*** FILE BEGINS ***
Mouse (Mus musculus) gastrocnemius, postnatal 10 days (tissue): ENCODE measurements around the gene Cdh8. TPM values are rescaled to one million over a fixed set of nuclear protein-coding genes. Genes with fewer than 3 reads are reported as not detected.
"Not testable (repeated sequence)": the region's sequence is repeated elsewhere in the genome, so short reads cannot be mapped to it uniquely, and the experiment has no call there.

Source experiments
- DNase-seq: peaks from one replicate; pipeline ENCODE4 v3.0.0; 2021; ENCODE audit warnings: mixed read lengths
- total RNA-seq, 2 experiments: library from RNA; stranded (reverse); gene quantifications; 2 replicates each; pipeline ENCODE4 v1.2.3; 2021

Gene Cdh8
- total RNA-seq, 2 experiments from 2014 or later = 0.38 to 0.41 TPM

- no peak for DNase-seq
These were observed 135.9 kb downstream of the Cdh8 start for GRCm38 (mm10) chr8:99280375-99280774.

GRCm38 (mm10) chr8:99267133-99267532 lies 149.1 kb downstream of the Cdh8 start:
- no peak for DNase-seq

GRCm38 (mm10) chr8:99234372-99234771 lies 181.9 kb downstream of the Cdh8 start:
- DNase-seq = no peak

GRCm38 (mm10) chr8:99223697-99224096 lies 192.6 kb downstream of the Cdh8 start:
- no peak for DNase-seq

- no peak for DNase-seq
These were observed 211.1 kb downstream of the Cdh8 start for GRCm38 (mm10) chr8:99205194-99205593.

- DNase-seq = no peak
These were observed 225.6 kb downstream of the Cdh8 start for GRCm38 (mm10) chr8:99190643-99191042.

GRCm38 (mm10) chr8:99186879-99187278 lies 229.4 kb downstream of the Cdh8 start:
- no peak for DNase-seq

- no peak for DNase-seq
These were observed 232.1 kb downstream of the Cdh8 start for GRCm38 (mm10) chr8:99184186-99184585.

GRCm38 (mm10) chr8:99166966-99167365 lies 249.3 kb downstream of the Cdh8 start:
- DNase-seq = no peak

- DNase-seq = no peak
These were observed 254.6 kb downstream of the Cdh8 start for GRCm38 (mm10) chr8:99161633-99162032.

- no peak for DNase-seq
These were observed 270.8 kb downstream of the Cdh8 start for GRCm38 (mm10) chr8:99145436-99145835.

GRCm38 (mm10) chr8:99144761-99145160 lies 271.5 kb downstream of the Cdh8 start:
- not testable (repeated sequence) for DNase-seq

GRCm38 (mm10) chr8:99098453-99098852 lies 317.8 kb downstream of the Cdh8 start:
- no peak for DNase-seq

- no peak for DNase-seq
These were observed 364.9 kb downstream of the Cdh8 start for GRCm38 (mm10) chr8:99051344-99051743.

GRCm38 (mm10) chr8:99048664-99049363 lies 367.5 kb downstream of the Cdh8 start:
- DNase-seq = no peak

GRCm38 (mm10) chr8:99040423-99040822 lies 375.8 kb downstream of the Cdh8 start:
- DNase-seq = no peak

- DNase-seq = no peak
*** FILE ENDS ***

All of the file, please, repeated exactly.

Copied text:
Mouse (Mus musculus) gastrocnemius, postnatal 10 days (tissue): ENCODE measurements around the gene Cdh8. TPM values are rescaled to one million over a fixed set of nuclear protein-coding genes. Genes with fewer than 3 reads are reported as not detected.
"Not testable (repeated sequence)": the region's sequence is repeated elsewhere in the genome, so short reads cannot be mapped to it uniquely, and the experiment has no call there.

Source experiments
- DNase-seq: peaks from one replicate; pipeline ENCODE4 v3.0.0; 2021; ENCODE audit warnings: mixed read lengths
- total RNA-seq, 2 experiments: library from RNA; stranded (reverse); gene quantifications; 2 replicates each; pipeline ENCODE4 v1.2.3; 2021

Gene Cdh8
- total RNA-seq, 2 experiments from 2014 or later = 0.38 to 0.41 TPM

- no peak for DNase-seq
These were observed 135.9 kb downstream of the Cdh8 start for GRCm38 (mm10) chr8:99280375-99280774.

GRCm38 (mm10) chr8:99267133-99267532 lies 149.1 kb downstream of the Cdh8 start:
- no peak for DNase-seq

GRCm38 (mm10) chr8:99234372-99234771 lies 181.9 kb downstream of the Cdh8 start:
- DNase-seq = no peak

GRCm38 (mm10) chr8:99223697-99224096 lies 192.6 kb downstream of the Cdh8 start:
- no peak for DNase-seq

- no peak for DNase-seq
These were observed 211.1 kb downstream of the Cdh8 start for GRCm38 (mm10) chr8:99205194-99205593.

- DNase-seq = no peak
These were observed 225.6 kb downstream of the Cdh8 start for GRCm38 (mm10) chr8:99190643-99191042.

GRCm38 (mm10) chr8:99186879-99187278 lies 229.4 kb downstream of the Cdh8 start:
- no peak for DNase-seq

- no peak for DNase-seq
These were observed 232.1 kb downstream of the Cdh8 start for GRCm38 (mm10) chr8:99184186-99184585.

GRCm38 (mm10) chr8:99166966-99167365 lies 249.3 kb downstream of the Cdh8 start:
- DNase-seq = no peak

- DNase-seq = no peak
These were observed 254.6 kb downstream of the Cdh8 start for GRCm38 (mm10) chr8:99161633-99162032.

- no peak for DNase-seq
These were observed 270.8 kb downstream of the Cdh8 start for GRCm38 (mm10) chr8:99145436-99145835.

GRCm38 (mm10) chr8:99144761-99145160 lies 271.5 kb downstream of the Cdh8 start:
- not testable (repeated sequence) for DNase-seq

GRCm38 (mm10) chr8:99098453-99098852 lies 317.8 kb downstream of the Cdh8 start:
- no peak for DNase-seq

- no peak for DNase-seq
These were observed 364.9 kb downstream of the Cdh8 start for GRCm38 (mm10) chr8:99051344-99051743.

GRCm38 (mm10) chr8:99048664-99049363 lies 367.5 kb downstream of the Cdh8 start:
- DNase-seq = no peak

GRCm38 (mm10) chr8:99040423-99040822 lies 375.8 kb downstream of the Cdh8 start:
- DNase-seq = no peak

- DNase-seq = no peak